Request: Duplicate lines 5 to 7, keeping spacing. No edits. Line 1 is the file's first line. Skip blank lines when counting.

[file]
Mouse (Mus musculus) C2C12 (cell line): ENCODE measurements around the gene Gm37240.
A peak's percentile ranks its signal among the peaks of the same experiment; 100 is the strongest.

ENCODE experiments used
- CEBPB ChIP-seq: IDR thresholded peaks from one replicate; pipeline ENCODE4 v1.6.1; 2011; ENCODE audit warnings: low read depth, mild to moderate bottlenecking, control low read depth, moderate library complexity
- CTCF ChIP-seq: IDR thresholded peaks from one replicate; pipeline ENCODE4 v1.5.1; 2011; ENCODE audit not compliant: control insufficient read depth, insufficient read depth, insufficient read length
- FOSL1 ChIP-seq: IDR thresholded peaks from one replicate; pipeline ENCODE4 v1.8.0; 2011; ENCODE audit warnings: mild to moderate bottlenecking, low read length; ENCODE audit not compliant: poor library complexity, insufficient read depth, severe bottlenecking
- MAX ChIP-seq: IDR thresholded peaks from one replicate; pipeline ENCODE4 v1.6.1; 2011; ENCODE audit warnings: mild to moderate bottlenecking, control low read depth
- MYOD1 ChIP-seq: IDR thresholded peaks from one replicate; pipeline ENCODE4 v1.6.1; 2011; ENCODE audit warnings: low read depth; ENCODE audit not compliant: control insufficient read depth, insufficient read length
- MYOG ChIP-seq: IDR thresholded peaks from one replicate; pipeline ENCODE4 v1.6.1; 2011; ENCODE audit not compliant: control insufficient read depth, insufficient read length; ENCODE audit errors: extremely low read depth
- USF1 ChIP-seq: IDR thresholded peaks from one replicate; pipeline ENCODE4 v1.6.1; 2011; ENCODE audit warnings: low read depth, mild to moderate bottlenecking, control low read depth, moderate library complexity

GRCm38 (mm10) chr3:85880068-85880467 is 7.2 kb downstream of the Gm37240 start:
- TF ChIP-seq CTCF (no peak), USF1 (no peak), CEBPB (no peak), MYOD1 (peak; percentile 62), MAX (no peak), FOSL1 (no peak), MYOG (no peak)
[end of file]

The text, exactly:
- CTCF ChIP-seq: IDR thresholded peaks from one replicate; pipeline ENCODE4 v1.5.1; 2011; ENCODE audit not compliant: control insufficient read depth, insufficient read depth, insufficient read length
- FOSL1 ChIP-seq: IDR thresholded peaks from one replicate; pipeline ENCODE4 v1.8.0; 2011; ENCODE audit warnings: mild to moderate bottlenecking, low read length; ENCODE audit not compliant: poor library complexity, insufficient read depth, severe bottlenecking
- MAX ChIP-seq: IDR thresholded peaks from one replicate; pipeline ENCODE4 v1.6.1; 2011; ENCODE audit warnings: mild to moderate bottlenecking, control low read depth